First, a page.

Another sticking point of Turkey’s relationship with the US and Nato came with the Cyprus crisis. The tensions resulted in Greece withdrawing its military units from Nato forces in 1964, when Turkey threatened to invade the island. In 1974, when Turkish forces actually did so, Greece withdrew its forces from the Nato military command; and, when Athens later attempted to return to the Nato fold, Turkey vehemently rejected the idea and blocked any such move until 1980.

After the invasion of Cyprus, the US imposed an arms embargo on Turkey, which retaliated by closing down 21 US bases on its territory - excluding two, which were designated as Nato facilities. Eventually the US arms embargo ended in 1978, and the bases reopened.

During the 1980s and 90s Turkey’s relations with Greece and Cyprus continued to cast a shadow over its alliance with the US and Nato. In 1996 Turkey and Greece came close to a full-blown war, but the US and Nato eventually stepped back from involvement. The only support for Greece came from Russia. Eventually the European Union insisted that Greece’s borders were EU borders and should not be violated.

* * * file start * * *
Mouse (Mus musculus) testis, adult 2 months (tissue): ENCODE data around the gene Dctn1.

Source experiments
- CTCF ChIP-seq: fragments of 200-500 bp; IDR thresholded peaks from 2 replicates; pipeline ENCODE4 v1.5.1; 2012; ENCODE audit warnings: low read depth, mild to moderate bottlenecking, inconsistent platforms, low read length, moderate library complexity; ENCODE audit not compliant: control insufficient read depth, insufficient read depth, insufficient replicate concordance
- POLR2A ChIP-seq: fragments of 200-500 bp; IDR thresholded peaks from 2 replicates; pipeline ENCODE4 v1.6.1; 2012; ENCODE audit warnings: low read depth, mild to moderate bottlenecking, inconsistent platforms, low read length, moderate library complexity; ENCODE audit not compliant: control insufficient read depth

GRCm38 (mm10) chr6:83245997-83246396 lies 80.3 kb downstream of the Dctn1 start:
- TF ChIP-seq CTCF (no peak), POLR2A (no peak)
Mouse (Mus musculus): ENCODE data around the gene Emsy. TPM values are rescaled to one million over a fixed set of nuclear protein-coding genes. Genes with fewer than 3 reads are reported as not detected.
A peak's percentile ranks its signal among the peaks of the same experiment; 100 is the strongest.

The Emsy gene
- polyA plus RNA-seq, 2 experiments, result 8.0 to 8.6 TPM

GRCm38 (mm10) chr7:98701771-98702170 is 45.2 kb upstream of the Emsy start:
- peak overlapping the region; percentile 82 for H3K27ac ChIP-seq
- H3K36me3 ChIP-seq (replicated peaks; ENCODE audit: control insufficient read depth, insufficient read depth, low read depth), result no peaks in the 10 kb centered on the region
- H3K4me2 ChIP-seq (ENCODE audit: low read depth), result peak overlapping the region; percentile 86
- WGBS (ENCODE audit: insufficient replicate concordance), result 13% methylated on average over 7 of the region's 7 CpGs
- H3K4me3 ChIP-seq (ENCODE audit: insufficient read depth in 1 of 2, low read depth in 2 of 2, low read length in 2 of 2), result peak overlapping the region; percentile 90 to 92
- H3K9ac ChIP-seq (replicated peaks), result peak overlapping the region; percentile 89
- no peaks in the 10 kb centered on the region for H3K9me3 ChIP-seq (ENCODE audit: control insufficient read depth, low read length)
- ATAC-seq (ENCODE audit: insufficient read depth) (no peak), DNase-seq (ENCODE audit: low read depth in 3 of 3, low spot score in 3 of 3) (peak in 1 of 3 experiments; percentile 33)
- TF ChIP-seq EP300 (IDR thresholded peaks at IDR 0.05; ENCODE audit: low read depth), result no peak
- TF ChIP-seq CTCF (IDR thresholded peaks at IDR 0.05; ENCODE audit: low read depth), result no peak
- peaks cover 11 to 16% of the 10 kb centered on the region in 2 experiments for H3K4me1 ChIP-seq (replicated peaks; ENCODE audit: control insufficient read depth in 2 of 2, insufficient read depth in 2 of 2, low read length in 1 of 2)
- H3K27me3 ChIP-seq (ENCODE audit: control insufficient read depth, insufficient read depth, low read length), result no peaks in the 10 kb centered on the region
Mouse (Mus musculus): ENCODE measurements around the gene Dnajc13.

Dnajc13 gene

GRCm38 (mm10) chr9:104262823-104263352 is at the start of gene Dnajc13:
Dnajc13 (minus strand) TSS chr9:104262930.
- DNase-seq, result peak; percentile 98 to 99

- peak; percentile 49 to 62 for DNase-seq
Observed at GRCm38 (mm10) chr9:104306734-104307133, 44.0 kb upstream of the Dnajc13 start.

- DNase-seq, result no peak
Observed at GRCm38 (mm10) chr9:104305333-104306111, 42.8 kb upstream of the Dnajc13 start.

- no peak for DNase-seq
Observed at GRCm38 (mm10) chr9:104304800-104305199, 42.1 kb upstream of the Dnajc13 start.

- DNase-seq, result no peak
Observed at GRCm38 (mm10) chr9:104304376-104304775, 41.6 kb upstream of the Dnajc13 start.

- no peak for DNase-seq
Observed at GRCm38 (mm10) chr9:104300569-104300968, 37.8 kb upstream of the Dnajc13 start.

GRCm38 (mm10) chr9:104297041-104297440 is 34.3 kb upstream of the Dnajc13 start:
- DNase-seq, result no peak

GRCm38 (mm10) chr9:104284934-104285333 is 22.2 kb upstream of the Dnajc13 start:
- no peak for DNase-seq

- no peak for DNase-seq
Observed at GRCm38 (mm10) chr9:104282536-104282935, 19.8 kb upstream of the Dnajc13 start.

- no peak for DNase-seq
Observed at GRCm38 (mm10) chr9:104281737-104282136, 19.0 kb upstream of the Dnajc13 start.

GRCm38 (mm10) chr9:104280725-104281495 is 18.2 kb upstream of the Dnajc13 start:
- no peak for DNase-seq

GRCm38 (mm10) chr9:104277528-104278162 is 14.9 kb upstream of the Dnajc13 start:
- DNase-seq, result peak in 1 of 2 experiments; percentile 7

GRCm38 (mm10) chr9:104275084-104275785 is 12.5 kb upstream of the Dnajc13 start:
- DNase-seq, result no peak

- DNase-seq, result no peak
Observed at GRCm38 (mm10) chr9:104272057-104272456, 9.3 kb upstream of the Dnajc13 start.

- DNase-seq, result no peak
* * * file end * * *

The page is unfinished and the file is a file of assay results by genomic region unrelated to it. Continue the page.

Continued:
Since 2014, when the Ukraine crisis began to cause major problems in the Black Sea region, the US persuaded Greece to open a new facility at the port of Alexandroupoli (Dedeağaç) on the Aegean Sea close to the Turkish border, and a rail link to the Black Sea coast was upgraded, creating a more rapid deployment channel. As Turkey may refuse any such deployment through the Turkish straits on the basis of the Montreux Convention, the creation of a new channel parallel to the Turkish straits became very important. When the Russia-Ukraine war started, Turkey implemented the Montreux Convention strictly and did not allow any Nato warship of non-littoral countries to transit the straits.

We are now seeing the culmination of this new rapprochement between Greece and the US in the shape of a new defence agreement. When Greek prime minister, Kyriakos Mitsotakis, visited Washington earlier this week, he was warmly greeted by president Joe Biden and even addressed the US Congress on May 16 - an honour never bestowed on the Turkish president. Mitsotakis complained about Turkey’s expansionism in the eastern Mediterranean, and asked the US government to block the upgrading of Turkish fighter jets.